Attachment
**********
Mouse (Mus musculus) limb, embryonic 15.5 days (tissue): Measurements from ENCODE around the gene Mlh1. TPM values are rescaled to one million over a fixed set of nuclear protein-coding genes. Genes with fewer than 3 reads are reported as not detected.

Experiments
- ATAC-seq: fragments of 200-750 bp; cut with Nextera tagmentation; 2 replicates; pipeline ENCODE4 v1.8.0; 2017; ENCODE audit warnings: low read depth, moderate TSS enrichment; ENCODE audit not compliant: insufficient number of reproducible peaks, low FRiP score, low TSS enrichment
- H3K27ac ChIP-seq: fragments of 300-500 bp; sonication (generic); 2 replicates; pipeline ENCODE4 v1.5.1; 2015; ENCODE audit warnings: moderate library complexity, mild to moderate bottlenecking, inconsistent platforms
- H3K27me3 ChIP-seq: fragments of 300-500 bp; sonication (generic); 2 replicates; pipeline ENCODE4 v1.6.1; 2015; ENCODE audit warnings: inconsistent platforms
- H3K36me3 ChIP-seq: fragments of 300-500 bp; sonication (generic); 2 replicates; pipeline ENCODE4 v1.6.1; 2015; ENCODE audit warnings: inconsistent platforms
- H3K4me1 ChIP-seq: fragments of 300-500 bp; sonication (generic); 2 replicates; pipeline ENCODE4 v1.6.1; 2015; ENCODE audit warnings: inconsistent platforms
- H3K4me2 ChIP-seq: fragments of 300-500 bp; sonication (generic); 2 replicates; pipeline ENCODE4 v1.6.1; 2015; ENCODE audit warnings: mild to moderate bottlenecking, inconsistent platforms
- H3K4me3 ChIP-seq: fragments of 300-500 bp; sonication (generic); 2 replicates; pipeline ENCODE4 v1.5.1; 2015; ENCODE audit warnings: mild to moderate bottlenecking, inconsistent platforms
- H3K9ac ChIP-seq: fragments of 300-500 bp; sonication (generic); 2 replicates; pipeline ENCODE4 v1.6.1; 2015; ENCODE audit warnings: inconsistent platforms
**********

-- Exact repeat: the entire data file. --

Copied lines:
Mouse (Mus musculus) limb, embryonic 15.5 days (tissue): Measurements from ENCODE around the gene Mlh1. TPM values are rescaled to one million over a fixed set of nuclear protein-coding genes. Genes with fewer than 3 reads are reported as not detected.

Experiments
- ATAC-seq: fragments of 200-750 bp; cut with Nextera tagmentation; 2 replicates; pipeline ENCODE4 v1.8.0; 2017; ENCODE audit warnings: low read depth, moderate TSS enrichment; ENCODE audit not compliant: insufficient number of reproducible peaks, low FRiP score, low TSS enrichment
- H3K27ac ChIP-seq: fragments of 300-500 bp; sonication (generic); 2 replicates; pipeline ENCODE4 v1.5.1; 2015; ENCODE audit warnings: moderate library complexity, mild to moderate bottlenecking, inconsistent platforms
- H3K27me3 ChIP-seq: fragments of 300-500 bp; sonication (generic); 2 replicates; pipeline ENCODE4 v1.6.1; 2015; ENCODE audit warnings: inconsistent platforms
- H3K36me3 ChIP-seq: fragments of 300-500 bp; sonication (generic); 2 replicates; pipeline ENCODE4 v1.6.1; 2015; ENCODE audit warnings: inconsistent platforms
- H3K4me1 ChIP-seq: fragments of 300-500 bp; sonication (generic); 2 replicates; pipeline ENCODE4 v1.6.1; 2015; ENCODE audit warnings: inconsistent platforms
- H3K4me2 ChIP-seq: fragments of 300-500 bp; sonication (generic); 2 replicates; pipeline ENCODE4 v1.6.1; 2015; ENCODE audit warnings: mild to moderate bottlenecking, inconsistent platforms
- H3K4me3 ChIP-seq: fragments of 300-500 bp; sonication (generic); 2 replicates; pipeline ENCODE4 v1.5.1; 2015; ENCODE audit warnings: mild to moderate bottlenecking, inconsistent platforms
- H3K9ac ChIP-seq: fragments of 300-500 bp; sonication (generic); 2 replicates; pipeline ENCODE4 v1.6.1; 2015; ENCODE audit warnings: inconsistent platforms